Vocational Apologetics An Argument For Using The Lutheran Understanding Of Vocation As A Form Of Enfleshed Apologetics For The Church To Engage A Cultural Setting Influenced By The Criticism Of The New Atheists

Kirk Clayton, Concordia Seminary, St. Louis


Clayton, Kirk M. “Vocational Apologetics: An Argument for Using the Lutheran Understanding of Vocation as a Form of Enfleshed Apologetics for the Church to Engage a Cultural Setting Influenced by the Criticisms of the New Atheists.” Ph.D. diss., Concordia Seminary, 2017. 252 pp.

This dissertation examines criticisms against Christianity from the New Atheists (Dawkins, Dennett, Harris, Hitchens, and Stenger), considers problems with how the church has formulated its apologetic response, and concludes that Martin Luther’s understanding of vocation applied to the Christian life offers a significant contribution to shaping an apologetic response to the New Atheism.

Apologetics is best understood as a defense, and must be a responsive discipline. For the last several centuries apologetics has largely consisted of rational or evidential responses to challenges arising from the Enlightenment. However, the strength of the New Atheists’ arguments lies not with their rational arguments, which are intellectually unserious, but with their moral arguments that Christianity is evil. These moral accusations, made with strong ethical and emotional appeals, have gained a hearing in a receptive culture. When the challenges presented to the Christian faith are of a moral nature, as with the accusations of the New Atheists, the apologetic response needs to demonstrate not only the truth of Christianity, but also the goodness of Christianity. While the apologetic response to the New Atheists has been prolific, it has been focused primarily on traditional apologetic methods such as Presuppositional Apologetics or Evidential Apologetics, providing intellectually correct answers to what really are moral challenges. Thus the apologetic response to the New Atheists so far has largely missed the main force of the attacks.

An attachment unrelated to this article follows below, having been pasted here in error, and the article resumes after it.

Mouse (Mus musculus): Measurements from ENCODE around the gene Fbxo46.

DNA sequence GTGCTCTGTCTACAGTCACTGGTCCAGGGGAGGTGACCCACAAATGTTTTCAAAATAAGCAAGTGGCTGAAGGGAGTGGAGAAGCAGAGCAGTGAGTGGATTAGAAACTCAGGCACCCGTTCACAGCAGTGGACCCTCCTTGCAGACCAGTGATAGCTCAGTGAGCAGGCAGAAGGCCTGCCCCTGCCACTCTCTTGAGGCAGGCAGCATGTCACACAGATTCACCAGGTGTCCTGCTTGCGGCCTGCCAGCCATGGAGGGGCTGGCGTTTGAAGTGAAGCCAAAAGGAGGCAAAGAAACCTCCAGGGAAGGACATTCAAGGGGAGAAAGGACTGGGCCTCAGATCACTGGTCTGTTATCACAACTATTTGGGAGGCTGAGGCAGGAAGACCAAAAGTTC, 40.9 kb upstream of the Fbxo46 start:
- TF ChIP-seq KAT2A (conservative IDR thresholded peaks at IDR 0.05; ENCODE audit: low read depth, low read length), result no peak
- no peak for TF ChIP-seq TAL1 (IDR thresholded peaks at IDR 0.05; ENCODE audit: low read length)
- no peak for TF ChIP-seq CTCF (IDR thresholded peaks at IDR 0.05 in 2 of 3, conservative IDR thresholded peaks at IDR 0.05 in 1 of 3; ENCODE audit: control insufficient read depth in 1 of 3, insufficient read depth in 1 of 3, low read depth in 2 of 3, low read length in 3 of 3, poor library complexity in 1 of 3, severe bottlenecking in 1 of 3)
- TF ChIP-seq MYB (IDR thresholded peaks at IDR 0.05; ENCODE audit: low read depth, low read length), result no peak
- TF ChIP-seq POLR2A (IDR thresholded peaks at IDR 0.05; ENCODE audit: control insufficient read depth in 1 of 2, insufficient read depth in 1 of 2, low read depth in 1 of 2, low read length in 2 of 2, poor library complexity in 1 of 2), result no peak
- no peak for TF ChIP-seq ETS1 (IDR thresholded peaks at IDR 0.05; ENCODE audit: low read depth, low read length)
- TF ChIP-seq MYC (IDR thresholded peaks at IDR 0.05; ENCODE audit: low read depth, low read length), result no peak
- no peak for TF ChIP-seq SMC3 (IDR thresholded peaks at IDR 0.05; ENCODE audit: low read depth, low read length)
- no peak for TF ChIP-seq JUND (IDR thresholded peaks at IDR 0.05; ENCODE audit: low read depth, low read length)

This dissertation uses Aristotle’s rational, ethical, and emotional appeals to apply a rhetorical analysis to the New Atheists’ writings in order to understand better the challenge they pose to Christianity. The dissertation then explores the developing field of Enfleshed Apologetics (also called Incarnational Apologetics and Lifestyle Apologetics) and argues that this form of apologetics should be used to respond to the lifestyle-oriented challenges of the New Atheists. Luther’s teaching on vocation provides the theological basis for developing an enfleshed approach in which a morally exemplary Christian life becomes the apologetic answer to the moral accusations of the New Atheists. This approach can be used alongside traditional apologetic methods as part of an overall Cumulative Case apologetic response to the New Atheists.